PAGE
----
To me, ethical behaviourism says that the epistemic ground or warrant for believing that we have certain duties and responsibilities toward other entities lies in their observable behavioural relations and reactions to us (and the world around them), not in their inner mental states or capacities.
Take consciousness/sentience as an example. Many people believe that conscious awareness is the most important thing in the world. They think that the reason we should respect other humans and animals, and why we have certain ethical duties toward them, is because they are consciously aware. An ethical behaviourist can accept this position. They can agree that conscious awareness provides the ultimate metaphysical warrant for our duties to animals and humans. They simply modify this slightly by arguing that our epistemic warrant for believing in the existence of this metaphysical property, derives from an entity’s observable behavioural patterns.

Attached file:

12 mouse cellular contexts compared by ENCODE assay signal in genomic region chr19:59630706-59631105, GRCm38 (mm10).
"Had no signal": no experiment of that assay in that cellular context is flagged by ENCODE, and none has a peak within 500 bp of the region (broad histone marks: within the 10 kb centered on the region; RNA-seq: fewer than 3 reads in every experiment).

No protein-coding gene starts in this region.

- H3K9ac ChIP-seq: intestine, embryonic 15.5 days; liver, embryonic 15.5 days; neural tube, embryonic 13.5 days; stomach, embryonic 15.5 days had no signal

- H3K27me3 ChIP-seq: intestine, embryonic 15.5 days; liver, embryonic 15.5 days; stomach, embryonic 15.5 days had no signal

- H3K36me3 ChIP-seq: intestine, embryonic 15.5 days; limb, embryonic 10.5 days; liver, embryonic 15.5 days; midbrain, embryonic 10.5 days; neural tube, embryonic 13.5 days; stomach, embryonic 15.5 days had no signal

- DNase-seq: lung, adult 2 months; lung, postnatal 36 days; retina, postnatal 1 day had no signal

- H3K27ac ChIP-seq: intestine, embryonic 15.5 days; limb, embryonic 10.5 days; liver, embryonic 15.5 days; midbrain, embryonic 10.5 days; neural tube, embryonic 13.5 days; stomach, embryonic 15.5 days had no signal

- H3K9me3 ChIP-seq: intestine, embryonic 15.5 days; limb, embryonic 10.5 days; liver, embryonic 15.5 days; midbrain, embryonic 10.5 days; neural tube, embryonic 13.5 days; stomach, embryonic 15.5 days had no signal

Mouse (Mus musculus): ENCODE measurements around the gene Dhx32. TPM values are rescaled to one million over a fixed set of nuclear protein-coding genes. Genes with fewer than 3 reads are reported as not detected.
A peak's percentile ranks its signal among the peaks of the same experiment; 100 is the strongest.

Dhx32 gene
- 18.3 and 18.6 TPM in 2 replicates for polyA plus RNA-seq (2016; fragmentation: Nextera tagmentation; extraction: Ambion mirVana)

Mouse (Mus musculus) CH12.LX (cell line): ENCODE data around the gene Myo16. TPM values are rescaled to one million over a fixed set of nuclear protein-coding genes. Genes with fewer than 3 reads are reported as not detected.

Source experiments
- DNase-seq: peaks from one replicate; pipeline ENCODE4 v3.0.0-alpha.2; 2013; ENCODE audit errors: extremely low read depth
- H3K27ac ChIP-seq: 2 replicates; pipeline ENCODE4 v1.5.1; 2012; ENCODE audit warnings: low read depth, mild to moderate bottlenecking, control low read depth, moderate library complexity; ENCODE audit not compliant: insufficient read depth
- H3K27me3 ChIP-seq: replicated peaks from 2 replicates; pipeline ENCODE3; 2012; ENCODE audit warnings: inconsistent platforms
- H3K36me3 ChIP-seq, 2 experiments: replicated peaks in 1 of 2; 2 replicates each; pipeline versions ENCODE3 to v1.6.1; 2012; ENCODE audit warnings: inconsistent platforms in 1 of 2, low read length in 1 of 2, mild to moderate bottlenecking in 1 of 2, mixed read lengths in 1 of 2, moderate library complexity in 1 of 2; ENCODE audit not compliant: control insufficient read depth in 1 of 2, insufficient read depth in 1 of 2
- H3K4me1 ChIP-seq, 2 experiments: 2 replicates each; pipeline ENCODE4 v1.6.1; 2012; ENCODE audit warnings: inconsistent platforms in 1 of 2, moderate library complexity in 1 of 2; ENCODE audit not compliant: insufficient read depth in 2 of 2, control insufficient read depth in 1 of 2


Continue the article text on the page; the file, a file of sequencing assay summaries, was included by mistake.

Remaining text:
If you are an ethical behaviourist and you’re asked whether an entity (X) has certain rights and duties, you will determine this by comparing their behavioural patterns to the patterns of another entity (Y) that we think already possesses those rights and duties. If the two are behaviourally indistinguishable, you’ll tend to think that X has those rights and duties too.
讀完：December 7, 2017 at 02:28PM｜來源：URL